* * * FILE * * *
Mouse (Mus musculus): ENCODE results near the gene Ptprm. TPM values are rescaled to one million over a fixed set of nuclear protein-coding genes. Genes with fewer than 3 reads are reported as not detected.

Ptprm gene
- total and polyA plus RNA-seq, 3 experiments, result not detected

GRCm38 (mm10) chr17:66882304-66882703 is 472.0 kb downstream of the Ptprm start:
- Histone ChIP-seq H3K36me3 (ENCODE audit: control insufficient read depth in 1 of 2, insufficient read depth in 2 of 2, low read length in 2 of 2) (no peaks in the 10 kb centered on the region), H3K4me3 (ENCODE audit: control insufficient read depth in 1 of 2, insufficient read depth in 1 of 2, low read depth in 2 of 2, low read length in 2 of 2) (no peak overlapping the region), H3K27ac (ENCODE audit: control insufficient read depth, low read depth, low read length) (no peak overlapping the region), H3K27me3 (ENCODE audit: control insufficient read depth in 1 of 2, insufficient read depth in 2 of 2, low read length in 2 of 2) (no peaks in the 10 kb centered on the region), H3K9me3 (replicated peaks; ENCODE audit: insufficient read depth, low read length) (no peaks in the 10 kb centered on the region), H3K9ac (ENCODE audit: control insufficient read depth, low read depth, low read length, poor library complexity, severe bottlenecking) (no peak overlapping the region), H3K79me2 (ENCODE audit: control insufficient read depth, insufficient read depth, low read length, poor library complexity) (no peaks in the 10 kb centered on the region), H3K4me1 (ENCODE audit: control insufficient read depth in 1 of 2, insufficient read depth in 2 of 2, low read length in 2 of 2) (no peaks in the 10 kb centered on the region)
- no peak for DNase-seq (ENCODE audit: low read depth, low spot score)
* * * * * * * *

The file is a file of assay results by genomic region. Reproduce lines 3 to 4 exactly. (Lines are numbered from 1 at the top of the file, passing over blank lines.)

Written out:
- total and polyA plus RNA-seq, 3 experiments, result not detected

GRCm38 (mm10) chr17:66882304-66882703 is 472.0 kb downstream of the Ptprm start: